Working with Classes and Objects in ActionScript 3.0
The most important knowledge about ActionScript and object-oriented programming that you can possess is knowing how to work with objects and classes. You may remember from reading Chapter 1 that everything in ActionScript is an object. A MovieClip is an instance of the MovieClip class; a Sprite is an instance of the Sprite class, and so on.
Because objects and classes are so central to working with ActionScript, nearly every chapter of this book delves into working with classes and objects. You will have gained plenty of experience with them by the time you’ve finished reading and working through the step-by-step instructions. But before you move on, you must understand the basic concepts, terminology, and definitions of classes and objects.
This chapter provides a high-level overview, beginning with the definition of classes, objects, and class hierarchy and inheritance (the “family tree” of how classes are stored and referenced). It also provides opportunities for you to practice importing classes and instantiating objects using ActionScript so that you can call their methods and set their properties. Finally, this chapter shows you how to work with external ActionScript files, which enables you to work with different ActionScript editors and to separate programming from design.
Defining Classes and Objects
A class is the blueprint for an object. It defines everything about the object: how it looks, how it acts, what it does, what data it processes, and how it is built.
An object is an instance of a class, or a copy of the class’s blueprint. Once an object of a class is instantiated, you have access to the public properties, events, and methods of that class to manipulate the object for your programming and display purposes.
Class hierarchy involves the way in which classes are categorized. Classes are external ActionScript files that define objects; they are stored and organized in a specific directory structure in the Flash CS3 program directory (Figure 4.1). To use them in your code, you have to import them.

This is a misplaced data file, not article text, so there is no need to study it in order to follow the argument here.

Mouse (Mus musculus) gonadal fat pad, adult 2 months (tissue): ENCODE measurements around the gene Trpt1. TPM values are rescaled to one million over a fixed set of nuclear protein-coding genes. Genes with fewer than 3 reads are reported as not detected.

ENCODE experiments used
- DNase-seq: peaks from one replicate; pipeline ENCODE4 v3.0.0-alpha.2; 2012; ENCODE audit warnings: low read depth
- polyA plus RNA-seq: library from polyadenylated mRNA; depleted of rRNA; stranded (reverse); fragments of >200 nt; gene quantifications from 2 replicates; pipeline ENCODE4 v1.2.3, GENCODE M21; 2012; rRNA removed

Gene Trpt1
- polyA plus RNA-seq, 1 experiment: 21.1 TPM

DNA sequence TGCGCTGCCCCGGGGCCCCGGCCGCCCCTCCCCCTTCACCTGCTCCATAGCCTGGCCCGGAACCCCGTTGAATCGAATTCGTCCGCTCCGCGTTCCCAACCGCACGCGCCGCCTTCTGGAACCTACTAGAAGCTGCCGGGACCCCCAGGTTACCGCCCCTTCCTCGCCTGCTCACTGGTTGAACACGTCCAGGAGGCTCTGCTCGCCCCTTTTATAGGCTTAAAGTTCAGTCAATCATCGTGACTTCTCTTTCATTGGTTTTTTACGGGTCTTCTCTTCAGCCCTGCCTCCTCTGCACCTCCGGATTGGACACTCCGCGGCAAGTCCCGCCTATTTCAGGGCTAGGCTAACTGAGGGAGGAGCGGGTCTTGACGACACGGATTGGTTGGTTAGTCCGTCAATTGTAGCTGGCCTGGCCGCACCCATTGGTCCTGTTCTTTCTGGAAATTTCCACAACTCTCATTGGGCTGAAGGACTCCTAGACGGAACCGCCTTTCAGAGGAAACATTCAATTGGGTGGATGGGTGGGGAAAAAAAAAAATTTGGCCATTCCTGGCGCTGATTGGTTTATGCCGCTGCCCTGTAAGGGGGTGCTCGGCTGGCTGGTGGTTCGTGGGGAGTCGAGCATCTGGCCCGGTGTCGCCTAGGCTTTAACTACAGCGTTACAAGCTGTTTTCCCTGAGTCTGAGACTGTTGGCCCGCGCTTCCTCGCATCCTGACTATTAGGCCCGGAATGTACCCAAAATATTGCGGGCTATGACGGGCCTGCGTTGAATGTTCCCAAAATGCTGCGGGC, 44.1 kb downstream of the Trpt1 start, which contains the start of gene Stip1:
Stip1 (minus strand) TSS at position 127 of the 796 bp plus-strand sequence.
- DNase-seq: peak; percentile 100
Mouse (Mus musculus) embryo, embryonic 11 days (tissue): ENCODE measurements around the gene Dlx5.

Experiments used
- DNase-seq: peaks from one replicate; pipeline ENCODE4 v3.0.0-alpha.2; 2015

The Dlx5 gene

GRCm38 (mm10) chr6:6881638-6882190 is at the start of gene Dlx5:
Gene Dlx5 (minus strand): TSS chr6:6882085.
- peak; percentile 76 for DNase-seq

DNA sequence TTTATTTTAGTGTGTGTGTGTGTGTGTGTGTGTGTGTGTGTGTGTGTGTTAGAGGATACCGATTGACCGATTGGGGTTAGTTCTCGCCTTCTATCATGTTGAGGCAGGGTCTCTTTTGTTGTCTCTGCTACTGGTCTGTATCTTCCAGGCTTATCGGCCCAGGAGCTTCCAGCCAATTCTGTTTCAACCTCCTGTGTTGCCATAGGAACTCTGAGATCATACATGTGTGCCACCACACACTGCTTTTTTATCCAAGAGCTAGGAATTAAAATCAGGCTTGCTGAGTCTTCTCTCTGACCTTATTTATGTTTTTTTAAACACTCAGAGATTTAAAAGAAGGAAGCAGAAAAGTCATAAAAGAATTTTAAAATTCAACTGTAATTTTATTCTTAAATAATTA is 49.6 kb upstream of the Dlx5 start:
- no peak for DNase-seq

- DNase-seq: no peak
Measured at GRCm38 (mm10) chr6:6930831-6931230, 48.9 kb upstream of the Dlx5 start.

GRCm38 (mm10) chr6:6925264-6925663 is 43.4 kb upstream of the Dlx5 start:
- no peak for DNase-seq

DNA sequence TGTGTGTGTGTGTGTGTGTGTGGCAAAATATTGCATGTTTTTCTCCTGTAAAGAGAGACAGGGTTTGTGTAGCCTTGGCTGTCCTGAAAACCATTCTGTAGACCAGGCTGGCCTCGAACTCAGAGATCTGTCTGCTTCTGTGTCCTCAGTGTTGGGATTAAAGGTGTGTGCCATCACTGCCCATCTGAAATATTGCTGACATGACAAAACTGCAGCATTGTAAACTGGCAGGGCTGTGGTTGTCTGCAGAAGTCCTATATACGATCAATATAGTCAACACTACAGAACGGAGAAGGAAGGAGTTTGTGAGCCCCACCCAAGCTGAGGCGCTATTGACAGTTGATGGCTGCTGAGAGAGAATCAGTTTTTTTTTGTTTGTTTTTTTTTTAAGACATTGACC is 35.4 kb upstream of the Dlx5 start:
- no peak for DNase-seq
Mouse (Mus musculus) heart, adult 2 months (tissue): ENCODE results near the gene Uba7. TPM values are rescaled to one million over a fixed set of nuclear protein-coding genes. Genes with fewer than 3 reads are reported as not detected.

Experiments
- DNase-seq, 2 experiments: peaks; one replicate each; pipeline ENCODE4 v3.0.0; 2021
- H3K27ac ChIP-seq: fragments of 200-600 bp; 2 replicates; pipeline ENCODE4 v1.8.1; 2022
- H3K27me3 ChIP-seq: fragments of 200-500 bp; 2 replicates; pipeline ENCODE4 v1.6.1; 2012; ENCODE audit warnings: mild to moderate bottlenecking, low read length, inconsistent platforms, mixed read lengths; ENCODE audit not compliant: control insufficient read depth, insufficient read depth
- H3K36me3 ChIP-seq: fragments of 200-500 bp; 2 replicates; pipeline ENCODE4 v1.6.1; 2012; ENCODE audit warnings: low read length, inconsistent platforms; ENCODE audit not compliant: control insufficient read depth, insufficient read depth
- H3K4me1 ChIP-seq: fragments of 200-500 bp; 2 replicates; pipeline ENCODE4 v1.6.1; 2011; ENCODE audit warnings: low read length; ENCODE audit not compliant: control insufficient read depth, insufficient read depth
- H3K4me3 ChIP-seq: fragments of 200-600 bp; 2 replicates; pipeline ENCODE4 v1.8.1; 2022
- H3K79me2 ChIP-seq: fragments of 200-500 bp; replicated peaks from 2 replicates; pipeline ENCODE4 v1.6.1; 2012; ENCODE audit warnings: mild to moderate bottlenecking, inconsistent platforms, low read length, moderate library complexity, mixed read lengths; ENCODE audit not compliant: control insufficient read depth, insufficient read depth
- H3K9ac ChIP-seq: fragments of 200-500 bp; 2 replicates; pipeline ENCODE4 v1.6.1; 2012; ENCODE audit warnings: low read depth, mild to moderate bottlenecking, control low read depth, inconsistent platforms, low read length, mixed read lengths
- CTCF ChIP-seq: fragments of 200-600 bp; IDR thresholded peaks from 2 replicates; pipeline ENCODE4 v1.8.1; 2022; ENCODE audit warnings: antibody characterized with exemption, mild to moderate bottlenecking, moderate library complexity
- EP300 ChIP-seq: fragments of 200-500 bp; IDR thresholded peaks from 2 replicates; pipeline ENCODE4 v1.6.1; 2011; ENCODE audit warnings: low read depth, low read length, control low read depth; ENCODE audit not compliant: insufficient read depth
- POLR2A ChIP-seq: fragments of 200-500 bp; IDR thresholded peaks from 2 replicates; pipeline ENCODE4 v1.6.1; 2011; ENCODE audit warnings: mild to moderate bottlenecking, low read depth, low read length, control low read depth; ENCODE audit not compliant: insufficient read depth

Figure 4.1 Class package locations of class files in the Flash program directory.
To import the ActionScript class files into your code, you don’t need to know the full computer path to the files (the compiler will do that for you), but you do need to know how the classes are categorized. To import a particular class, you need to know what directory, or class package, they are stored in. For example, the MovieClip class is located in the flash.display package. The full import path to the package would thus be import flash.display.MovieClip;.
The last concept that it’s important to be familiar with is class inheritance. As a general rule, the deeper into a package a class gets, the more it inherits from the parent classes for its core functionality. As discussed in Chapter 3, the MovieClip class has inherited methods from other classes to help extend its functionality. Classes share, or inherit, methods, properties, and events from one another, so functionality has to be defined only once and shared throughout the class structure. This is not an entirely new concept for ActionScript 3, but it has been universally implemented in this version. This helps improve code performance, reduces the file size of imported classes, and makes future updates and additions to the ActionScript API easier to implement.
We’ll be seeing more of classes and subclasses throughout the rest of this book, since many classes we’ll work with are subclasses of different class packages.